Do you ever get headaches? If so, you’re not alone.
Nine out of ten people get headaches of some variety….frequent, infrequent, chronic, migraine and sadly, some completely debilitating. It’s a very common ailment.
People try lots of things to rid themselves of headaches, including taking various medications, lying down and simply powering through them until they go away. I’ve had patients ask me if chiropractic care can help their headaches – thankfully, the answer is YES!
But before I explain how, let’s start by talking about the common triggers for headaches.
What’s Causing Your Headache
Headaches can be caused or triggered by the environment, stress…even the foods you eat.
Environmental triggers can vary. Noises, lights, smells can all create conditions ripe for headaches to develop. Be aware of these factors when you get headaches and see if you can pinpoint your triggers (it will help you avoid them in the future).
Stress is known to create many health ailments in the body – so minimizing your stress levels by using relaxation techniques can help. Yoga, meditation and exercise are all proven ways people successfully keep their stress at bay.
Muscle tension is a big contributor to headaches these days – especially with how sedentary people are these days. Spending hours in front of a computer screen, fixed in one position and having poor posture can increase joint irritation and muscle tension, causing head and neck aches.
Certain foods, insomnia, dehydration, teeth-clenching and blood sugar changes are also headache contributors. Even excessive exercise can cause a headache! 95 percent of headaches can be traced back to some kind of trigger. Only 5 percent are warning signs of some other physical problem. So knowing your triggers and avoiding them at all costs is the best preventative.
How Chiropractic Care Can Help
The research supports chiropractic care, in particular, for certain types of headaches. A 2011 JMPT study found that chiropractic care, including spinal manipulation, improves migraine and cervicogenic headaches.
Migraine headaches are now considered a neurological disease, which results in a severe throbbing recurring pain, usually on one side of the head. A headache can be accompanied by visual disturbances, nausea, vomiting, dizziness, extreme sensitivity to sound, light, touch and smell, and tingling or numbness in the extremities or face.
Cervicogenic headaches, for those unfamiliar with the term, result in “referred pain” or pain perceived as occurring in a part of the body other than its true source. A cervicogenic headache is a secondary headache caused by another illness or physical issue. Its cause is a disorder of the cervical spine and the bony structures or soft tissues of the neck.
Keep in mind that chiropractic care is beneficial for prevention of headache episodes rather than the alleviation of symptoms once a chronic episode has begun.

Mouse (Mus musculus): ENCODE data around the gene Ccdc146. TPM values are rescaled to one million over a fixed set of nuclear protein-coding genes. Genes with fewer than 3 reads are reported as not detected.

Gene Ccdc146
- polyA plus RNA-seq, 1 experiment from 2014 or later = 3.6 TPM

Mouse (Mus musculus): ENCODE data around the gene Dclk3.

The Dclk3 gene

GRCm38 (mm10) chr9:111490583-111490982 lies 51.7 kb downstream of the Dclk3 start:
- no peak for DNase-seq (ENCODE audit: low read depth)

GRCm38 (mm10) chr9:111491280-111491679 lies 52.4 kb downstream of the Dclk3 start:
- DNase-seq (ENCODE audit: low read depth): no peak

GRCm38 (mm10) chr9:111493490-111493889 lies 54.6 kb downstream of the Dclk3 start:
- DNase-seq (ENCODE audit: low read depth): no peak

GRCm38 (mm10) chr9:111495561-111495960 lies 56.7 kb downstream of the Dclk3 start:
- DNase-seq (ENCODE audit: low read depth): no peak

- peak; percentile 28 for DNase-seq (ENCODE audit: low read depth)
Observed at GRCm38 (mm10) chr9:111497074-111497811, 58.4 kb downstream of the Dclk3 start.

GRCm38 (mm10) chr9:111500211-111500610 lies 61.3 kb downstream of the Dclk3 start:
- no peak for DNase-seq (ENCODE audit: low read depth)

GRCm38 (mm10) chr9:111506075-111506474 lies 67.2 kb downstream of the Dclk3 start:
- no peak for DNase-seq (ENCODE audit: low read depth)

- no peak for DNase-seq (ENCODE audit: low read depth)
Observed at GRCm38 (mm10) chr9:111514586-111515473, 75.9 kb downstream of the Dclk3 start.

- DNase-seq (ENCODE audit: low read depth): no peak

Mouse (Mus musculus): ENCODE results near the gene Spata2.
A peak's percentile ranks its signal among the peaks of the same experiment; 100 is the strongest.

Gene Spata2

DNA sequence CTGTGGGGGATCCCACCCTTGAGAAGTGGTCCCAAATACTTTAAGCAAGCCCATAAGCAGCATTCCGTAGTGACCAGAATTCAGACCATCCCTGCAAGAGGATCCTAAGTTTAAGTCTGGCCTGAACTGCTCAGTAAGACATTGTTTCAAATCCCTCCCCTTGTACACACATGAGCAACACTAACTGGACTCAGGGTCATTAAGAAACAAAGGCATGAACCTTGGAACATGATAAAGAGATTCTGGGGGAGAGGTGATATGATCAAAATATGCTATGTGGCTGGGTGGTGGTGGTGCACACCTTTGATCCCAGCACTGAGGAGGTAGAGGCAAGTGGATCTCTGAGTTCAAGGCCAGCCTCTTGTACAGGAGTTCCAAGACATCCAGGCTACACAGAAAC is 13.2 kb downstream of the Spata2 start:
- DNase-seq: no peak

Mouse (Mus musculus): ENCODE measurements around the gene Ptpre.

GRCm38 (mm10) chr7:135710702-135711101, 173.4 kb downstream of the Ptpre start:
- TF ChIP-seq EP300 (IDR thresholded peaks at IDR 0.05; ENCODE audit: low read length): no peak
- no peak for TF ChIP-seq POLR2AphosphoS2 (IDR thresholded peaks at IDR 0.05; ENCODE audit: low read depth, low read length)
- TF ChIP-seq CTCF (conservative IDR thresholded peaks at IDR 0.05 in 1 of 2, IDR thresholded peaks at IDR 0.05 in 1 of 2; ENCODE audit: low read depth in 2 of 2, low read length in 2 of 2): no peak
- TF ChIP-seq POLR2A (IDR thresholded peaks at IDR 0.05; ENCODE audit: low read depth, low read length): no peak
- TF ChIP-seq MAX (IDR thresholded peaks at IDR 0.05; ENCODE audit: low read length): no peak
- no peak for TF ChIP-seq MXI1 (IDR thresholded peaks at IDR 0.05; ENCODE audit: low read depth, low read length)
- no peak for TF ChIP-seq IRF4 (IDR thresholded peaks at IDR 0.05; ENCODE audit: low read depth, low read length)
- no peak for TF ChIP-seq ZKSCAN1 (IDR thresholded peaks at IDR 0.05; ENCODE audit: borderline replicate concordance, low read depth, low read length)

When I work with patients, I am concerned with helping to correct any neuromusculoskeletal sources of a headache. This includes nerves, muscles and bones of the body. I perform a spinal exam to assess whether chiropractic care could alleviate the pain. I look for whether or not the headache may be caused, or aggravated by any misaligned vertebrae in the spine (subluxation) as that could be creating undue nerve interference.
If I determine that chiropractic care will help, I’ll recommend it. The type of spinal manipulation, frequency of manipulations and duration of treatment can vary. Any reputable chiropractor will take into consideration guidelines, his/her clinical experience and evidence-based findings.
The evidence for using spinal manipulation to relieve pain for patients with a tension-type headache remains questionable. While chiropractic care may help, we don’t have enough evidence to say this definitively.
Other Things Your Chiropractor May Recommend
As I mentioned earlier, the causes of headaches are varied – and by taking proactive steps, you may avoid having them altogether! I often provide my patients with nutritional advice and recommend dietary changes and the addition of B complex vitamins. As I’ve written about before, posture is a big part of avoiding all kinds of pain in the body – and focusing on improvements to posture and utilizing ergonomic supports can help stave off certain types of headaches. I often recommend relaxation and/or exercise as a lifestyle change to reduce the frequency of headaches my patients’ experience. Exercise, in particular, can stimulate the circulation of blood to the head and help to maintain neuromusculoskeletal flexibility.
Non-drug treatments may be the first choice for many patients – especially if they have a poor tolerance to medications, have experienced side effects or simply aren’t getting any relief from pharmacology. As well, if a patient is pregnant, nursing or simply has an aversion to medication, spinal manipulations from a licensed chiropractor may be a good option.
If you think you might benefit from chiropractic care – let me know! My staff can schedule an appointment where we can do a thorough exam and decide if chiropractic care may help with your headaches.